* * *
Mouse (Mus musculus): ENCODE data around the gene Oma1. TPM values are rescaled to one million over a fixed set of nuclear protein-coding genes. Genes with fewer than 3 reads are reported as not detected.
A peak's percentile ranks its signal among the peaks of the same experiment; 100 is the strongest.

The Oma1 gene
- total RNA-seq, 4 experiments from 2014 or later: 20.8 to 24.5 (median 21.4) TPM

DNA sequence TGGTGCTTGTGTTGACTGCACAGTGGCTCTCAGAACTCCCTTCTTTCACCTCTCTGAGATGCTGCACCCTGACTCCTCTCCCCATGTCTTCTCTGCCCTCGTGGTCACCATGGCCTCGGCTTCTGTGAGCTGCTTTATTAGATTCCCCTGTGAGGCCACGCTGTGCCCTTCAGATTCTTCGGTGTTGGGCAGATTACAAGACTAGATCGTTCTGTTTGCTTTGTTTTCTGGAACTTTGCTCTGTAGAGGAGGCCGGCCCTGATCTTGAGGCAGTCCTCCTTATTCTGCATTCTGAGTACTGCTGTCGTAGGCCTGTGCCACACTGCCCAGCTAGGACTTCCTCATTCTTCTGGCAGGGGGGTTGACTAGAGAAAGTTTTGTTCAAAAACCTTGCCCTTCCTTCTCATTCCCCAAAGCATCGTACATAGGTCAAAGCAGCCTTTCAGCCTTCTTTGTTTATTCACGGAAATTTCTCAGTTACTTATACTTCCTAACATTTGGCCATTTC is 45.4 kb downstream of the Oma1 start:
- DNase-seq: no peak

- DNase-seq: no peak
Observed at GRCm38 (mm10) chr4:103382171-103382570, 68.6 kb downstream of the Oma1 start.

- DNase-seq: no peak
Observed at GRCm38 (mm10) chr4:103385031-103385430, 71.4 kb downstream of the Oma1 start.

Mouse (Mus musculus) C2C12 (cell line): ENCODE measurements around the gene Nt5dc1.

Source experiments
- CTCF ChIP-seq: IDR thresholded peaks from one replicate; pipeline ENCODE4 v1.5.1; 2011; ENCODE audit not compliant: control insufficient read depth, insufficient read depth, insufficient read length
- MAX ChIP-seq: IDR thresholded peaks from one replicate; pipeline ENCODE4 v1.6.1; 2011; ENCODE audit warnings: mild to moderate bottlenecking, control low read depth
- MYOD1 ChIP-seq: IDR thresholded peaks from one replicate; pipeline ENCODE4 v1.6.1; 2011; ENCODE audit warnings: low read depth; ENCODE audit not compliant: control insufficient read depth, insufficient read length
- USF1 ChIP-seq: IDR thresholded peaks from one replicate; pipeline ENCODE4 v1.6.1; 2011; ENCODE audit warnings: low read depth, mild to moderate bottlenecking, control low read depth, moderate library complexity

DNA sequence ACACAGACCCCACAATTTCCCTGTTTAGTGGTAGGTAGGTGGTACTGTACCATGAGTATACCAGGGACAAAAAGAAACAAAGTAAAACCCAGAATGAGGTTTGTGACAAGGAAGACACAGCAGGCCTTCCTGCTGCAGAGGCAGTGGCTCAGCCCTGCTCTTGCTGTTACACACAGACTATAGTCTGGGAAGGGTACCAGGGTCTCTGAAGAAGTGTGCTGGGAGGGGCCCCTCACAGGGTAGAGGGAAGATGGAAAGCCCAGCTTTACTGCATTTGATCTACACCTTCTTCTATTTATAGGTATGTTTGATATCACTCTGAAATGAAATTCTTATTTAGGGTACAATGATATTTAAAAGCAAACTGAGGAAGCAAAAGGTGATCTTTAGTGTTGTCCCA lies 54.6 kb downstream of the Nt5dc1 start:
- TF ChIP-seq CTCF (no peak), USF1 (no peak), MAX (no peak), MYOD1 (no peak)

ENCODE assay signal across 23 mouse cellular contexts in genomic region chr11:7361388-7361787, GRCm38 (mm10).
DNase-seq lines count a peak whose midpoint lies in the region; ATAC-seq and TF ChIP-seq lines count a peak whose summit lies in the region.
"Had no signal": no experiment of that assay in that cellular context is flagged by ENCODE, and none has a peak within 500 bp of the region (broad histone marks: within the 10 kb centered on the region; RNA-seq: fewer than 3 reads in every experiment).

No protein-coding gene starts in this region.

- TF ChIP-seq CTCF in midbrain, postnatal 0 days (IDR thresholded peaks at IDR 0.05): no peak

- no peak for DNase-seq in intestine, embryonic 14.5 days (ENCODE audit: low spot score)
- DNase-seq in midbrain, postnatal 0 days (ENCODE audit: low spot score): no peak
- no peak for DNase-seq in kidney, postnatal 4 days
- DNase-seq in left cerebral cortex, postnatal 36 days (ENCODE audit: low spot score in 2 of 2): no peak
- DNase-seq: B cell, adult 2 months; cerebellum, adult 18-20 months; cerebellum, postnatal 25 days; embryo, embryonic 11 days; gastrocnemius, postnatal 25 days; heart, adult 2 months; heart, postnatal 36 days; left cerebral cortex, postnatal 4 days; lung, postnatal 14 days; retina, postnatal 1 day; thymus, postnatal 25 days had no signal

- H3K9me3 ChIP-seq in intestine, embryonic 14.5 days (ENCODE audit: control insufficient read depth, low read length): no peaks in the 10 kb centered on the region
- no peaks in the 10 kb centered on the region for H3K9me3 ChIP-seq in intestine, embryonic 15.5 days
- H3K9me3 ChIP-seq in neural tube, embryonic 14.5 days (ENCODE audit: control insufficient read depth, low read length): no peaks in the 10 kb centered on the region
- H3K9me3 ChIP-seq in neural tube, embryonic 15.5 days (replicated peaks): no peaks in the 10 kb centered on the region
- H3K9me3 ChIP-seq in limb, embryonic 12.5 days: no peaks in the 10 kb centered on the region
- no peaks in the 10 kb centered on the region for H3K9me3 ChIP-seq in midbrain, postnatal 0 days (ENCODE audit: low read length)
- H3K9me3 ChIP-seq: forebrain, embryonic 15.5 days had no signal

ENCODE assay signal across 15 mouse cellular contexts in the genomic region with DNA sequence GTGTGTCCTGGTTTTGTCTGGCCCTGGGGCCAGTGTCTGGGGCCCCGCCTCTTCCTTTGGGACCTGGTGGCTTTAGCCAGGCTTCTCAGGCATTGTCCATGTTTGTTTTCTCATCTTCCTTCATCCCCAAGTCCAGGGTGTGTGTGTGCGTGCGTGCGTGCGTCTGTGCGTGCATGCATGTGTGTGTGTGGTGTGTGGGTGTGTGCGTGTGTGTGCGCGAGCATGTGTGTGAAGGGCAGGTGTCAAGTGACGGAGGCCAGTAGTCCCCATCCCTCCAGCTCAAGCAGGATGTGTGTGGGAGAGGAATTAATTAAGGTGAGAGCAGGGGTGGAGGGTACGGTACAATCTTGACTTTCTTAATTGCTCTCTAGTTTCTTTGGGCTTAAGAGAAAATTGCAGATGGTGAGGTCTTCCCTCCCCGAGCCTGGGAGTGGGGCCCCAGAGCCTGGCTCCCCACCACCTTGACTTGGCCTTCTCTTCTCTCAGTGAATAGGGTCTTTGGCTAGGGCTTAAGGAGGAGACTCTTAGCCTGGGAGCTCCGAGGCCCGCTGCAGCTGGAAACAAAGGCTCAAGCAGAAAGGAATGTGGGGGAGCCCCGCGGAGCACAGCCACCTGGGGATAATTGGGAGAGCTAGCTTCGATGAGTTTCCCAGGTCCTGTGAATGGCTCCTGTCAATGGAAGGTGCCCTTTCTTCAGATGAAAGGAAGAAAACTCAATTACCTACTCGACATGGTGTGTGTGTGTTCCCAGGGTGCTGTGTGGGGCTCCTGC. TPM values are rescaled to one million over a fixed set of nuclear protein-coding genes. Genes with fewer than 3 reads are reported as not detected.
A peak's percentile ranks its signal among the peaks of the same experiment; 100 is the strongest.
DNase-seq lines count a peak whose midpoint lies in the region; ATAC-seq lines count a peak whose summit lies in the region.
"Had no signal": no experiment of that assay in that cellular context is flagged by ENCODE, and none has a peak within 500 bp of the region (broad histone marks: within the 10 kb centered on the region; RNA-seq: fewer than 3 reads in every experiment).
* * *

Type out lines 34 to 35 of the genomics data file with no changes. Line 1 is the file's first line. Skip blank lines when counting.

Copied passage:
- no peaks in the 10 kb centered on the region for H3K9me3 ChIP-seq in midbrain, postnatal 0 days (ENCODE audit: low read length)
- H3K9me3 ChIP-seq: forebrain, embryonic 15.5 days had no signal